Follow the Reader: Armstrong helps young students promote literacy
(Nov. 14, 2013) With help from students in Armstrong's Student Georgia Association of Educators and Anne Katz, assistant professor in the department of childhood and exceptional student education, the Teens for Literacy group at East Broad Street School welcomed author Joan Kornblatt on Thursday, November 7, 2013, to speak with Kindergarten through third grade students about her book, I See Colors.
The Teens for Literacy program, sponsored by Armstrong's College of Education, showcases and celebrates the achievements of the middle school student leadership team at East Broad. The program provides a platform for students to motivate their peers and their communities regarding the importance and value of literacy. Teens for Literacy projects have included creation of book review blogs, production of school newspapers, a poetry initiative, and a school play.
Katz organized Thursday's event through the Live Oak Public Libraries.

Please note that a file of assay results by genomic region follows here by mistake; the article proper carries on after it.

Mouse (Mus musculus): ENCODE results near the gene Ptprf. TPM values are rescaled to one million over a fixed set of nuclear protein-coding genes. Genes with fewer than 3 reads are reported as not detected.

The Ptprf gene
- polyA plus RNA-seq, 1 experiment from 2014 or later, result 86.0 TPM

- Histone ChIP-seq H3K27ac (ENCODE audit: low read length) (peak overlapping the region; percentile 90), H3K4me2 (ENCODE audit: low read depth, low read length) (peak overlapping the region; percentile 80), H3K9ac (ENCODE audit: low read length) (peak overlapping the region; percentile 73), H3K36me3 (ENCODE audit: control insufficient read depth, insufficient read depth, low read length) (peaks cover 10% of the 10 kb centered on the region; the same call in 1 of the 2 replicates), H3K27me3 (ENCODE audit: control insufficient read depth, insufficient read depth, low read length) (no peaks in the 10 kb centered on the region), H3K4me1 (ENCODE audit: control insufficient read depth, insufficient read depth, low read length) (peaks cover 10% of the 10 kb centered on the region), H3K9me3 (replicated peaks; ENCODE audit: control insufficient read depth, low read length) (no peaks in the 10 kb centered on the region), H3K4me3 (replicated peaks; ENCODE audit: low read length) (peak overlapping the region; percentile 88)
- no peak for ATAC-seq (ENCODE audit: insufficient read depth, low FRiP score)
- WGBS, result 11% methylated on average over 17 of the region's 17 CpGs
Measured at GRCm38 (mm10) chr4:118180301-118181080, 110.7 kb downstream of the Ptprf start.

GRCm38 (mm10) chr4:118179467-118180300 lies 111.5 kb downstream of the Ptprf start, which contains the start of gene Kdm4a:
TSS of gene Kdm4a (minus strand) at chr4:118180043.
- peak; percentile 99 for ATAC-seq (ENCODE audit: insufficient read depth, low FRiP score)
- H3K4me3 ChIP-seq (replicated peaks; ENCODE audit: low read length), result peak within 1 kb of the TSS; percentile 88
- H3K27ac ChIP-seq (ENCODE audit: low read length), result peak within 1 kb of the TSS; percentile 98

“My goal was to provide the students of East Broad Street School with the opportunity to meet one of the featured authors at the Savannah Children's Book Festival and encourage them to attend with their families,” said Katz.
The Teens for Literacy student leaders at East Broad researched Kornblatt and emailed her several times to learn more about the inspiration and writing process for her book. The student leaders also prepared and distributed a brochure about the author and her book to familiarize the school audience with their visitor.
Armstrong's SGAE students donated autographed copies of I See Colors to each member of the Teens for Literacy program.
“We raised $100 to donate to the Teens for Literacy students,” said SGAE president Amber McKenzie. “Being involved with Teens for Literacy has opened my eyes to the fact that these students are our future.”
Several Armstrong SGAE members, including McKenzie, Lydia Hall, Linda Ready, Cody Wire, and the faculty advisor for the SGAE program at Armstrong, Linda Ann McCall, attended the author presentation.
“The joy from helping children in any aspect has really been enriching for me,” said Wire. “I hope that joy will help me to become a better teacher.”
The Teens for Literacy program will be represented on “Literacy Lane” with a booth at the Savannah Children's Book Festival on Saturday, November 16, in Forsyth Park.